Introduction When fitting a nonlinear regression model in R with nls(), the first step is to select an appropriate regression model to fit the observed data, the second step is to find reasonable starting values for the model parameters in order to initialize the nonlinear least-squares (NLS) algorithm.

Introduction The previous post showcases the rrapply() function in the minimal rrapply-package as a revised and extended version of base rapply() in the context of nested list recursion in R.

Introduction The nested list below shows a small extract from the Mathematics Genealogy Project highlighting the advisor/student genealogy of several famous mathematicians. The mathematicianās given names are present in the "

Introduction Solving a nonlinear least squares problem consists of minimizing a least squares objective function made up of residuals \(g_1(\boldsymbol{\theta}), \ldots, g_n(\boldsymbol{\theta})\) that are nonlinear functions of the parameters of interest \(\boldsymbol{\theta} = (\theta_1,\ldots, \theta_p)'\):

This post showcases several multi-scale Turing patterns generated in R with Rcpp(Armadillo). The generating process, inspired by (McCabe 2010), consists of multi-scale convolutions with respect to short-range activator kernels and long-range inhibitor kernels, computed efficiently in the Fourier domain using RcppArmadillo. Starting from an almost homogeneous state, the algorithm generates regular 2D Turing patterns with smoothly varying behavior across multiple scales that are quite fascinating to look at.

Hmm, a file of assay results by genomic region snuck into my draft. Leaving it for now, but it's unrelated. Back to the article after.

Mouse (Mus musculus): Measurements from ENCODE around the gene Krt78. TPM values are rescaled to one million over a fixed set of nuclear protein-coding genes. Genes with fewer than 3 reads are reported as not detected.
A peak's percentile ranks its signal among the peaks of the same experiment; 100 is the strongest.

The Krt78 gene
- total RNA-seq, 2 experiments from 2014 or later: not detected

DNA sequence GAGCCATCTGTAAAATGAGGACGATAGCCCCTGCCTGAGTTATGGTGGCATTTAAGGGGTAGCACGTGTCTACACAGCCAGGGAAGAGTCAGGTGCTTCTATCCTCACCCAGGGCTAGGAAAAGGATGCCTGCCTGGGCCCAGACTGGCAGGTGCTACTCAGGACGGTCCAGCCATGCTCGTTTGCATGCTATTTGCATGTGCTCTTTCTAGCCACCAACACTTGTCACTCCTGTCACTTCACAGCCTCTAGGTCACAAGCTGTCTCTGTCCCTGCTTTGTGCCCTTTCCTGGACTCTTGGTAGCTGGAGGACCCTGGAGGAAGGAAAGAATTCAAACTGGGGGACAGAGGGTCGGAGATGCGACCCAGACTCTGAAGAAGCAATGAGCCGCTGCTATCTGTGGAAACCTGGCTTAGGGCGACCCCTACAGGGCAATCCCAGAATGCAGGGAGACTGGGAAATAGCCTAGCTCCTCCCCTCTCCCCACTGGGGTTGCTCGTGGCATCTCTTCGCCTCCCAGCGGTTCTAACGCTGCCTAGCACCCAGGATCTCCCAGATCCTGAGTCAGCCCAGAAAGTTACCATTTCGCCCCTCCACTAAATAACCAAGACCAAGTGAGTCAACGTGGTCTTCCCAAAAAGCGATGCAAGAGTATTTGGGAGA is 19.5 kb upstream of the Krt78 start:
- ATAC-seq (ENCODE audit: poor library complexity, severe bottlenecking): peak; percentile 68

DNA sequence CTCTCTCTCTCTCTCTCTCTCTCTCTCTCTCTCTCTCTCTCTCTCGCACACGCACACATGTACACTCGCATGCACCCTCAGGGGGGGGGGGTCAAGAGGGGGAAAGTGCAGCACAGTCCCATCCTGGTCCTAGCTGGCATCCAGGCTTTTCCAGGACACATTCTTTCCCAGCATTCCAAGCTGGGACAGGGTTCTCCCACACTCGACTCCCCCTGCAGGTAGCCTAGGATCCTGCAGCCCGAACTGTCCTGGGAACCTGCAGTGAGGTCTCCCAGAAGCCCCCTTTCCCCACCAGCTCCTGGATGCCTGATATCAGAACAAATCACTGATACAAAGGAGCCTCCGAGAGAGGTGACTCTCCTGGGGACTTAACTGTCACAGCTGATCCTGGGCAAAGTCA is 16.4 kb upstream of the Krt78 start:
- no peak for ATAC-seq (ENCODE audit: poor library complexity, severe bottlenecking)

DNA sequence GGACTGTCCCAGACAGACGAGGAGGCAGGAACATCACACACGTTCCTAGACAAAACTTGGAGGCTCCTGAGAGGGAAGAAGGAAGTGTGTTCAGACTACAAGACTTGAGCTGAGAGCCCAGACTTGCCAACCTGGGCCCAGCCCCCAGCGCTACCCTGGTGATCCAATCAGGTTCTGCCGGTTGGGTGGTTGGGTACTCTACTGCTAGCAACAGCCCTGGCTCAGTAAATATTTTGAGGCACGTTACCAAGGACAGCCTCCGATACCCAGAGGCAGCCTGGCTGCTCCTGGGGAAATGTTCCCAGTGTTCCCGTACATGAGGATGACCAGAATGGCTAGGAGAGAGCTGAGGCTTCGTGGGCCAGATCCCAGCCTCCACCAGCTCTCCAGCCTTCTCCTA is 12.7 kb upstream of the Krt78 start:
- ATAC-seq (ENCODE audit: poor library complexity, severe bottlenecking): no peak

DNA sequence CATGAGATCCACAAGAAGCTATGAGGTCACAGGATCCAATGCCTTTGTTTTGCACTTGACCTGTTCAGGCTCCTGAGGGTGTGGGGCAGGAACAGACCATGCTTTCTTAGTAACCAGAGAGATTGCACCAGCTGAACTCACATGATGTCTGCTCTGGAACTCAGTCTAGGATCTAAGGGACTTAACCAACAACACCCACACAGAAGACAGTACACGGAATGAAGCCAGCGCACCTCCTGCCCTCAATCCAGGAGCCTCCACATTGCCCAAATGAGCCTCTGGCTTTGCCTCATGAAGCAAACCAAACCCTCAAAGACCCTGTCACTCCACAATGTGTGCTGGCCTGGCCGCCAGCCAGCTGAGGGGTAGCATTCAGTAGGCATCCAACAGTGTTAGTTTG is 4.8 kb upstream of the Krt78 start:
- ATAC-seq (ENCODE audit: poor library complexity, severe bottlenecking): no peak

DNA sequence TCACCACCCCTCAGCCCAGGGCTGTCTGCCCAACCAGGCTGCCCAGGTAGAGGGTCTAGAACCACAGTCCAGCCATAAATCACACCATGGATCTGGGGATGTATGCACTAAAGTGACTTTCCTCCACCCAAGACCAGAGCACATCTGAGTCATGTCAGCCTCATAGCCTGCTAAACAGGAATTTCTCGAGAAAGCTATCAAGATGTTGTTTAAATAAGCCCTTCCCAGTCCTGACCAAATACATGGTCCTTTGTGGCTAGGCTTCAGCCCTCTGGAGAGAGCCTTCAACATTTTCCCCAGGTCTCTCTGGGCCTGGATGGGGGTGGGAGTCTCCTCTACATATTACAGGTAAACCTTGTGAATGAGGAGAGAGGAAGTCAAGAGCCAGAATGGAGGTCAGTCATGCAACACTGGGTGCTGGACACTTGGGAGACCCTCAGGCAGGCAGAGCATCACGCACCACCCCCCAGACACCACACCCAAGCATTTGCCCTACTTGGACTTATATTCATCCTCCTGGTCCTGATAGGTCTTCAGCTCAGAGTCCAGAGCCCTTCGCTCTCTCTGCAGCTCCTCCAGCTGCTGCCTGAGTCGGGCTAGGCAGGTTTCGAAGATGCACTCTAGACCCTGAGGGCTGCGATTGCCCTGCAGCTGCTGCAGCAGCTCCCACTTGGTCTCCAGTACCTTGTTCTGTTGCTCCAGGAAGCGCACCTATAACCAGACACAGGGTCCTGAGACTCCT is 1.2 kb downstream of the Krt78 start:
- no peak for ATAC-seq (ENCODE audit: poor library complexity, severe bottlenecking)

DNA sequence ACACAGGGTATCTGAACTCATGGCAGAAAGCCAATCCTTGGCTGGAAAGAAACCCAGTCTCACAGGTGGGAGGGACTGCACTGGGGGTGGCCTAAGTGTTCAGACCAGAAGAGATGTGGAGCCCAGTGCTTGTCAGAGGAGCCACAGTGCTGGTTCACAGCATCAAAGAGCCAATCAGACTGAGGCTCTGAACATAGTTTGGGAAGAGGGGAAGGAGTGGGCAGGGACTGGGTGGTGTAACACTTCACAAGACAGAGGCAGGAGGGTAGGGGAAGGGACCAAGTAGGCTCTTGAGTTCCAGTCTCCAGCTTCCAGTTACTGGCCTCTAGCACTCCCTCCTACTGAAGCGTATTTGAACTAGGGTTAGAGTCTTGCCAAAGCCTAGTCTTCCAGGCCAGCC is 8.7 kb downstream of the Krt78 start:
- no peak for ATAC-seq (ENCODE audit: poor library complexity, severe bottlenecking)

Introduction Automatic differentiation Automatic differentiation (AD) refers to the automatic/algorithmic calculation of derivatives of a function defined as a computer program by repeated application of the chain rule. Automatic differentiation plays an important role in many statistical computing problems, such as gradient-based optimization of large-scale models, where gradient calculation by means of numeric differentiation (i.

Introduction The new gslnls-package provides R bindings to nonlinear least-squares optimization with the GNU Scientific Library (GSL) using the trust region methods implemented by the gsl_multifit_nlinear module. The gsl_multifit_nlinear module was added in GSL version 2.

Introduction Nonlinear regression model As a model setup, we consider noisy observations \(y_1,\ldots, y_n \in \mathbb{R}\) obtained from a standard nonlinear regression model of the form:
\[ \begin{aligned} y_i &\ = \ f(\boldsymbol{x}_i, \boldsymbol{\theta}) + \epsilon_i, \quad i = 1,\ldots, n \end{aligned} \] where \(f: \mathbb{R}^k \times \mathbb{R}^p \to \mathbb{R}\) is a known nonlinear function of the independent variables \(\boldsymbol{x}_1,\ldots,\boldsymbol{x}_n \in \mathbb{R}^k\) and the unknown parameter vector \(\boldsymbol{\theta} \in \mathbb{R}^p\) that we aim to estimate.

Introduction The aim of this post is to provide a working approach to perform piecewise constant or step function regression in Stan. To set up the regression problem, consider noisy observations \(y_1, \ldots, y_n \in \mathbb{R}\) sampled from a standard signal plus i.

Introduction In chemical kinetics, the rate of a solid-state reaction is generally modeled by a reaction rate law (or rate equation) of the form:
\[ \frac{d\alpha}{dt} \ = \ k \cdot f(\alpha)\ = \ Ae^{-E_a/RT} \cdot f(\alpha) \]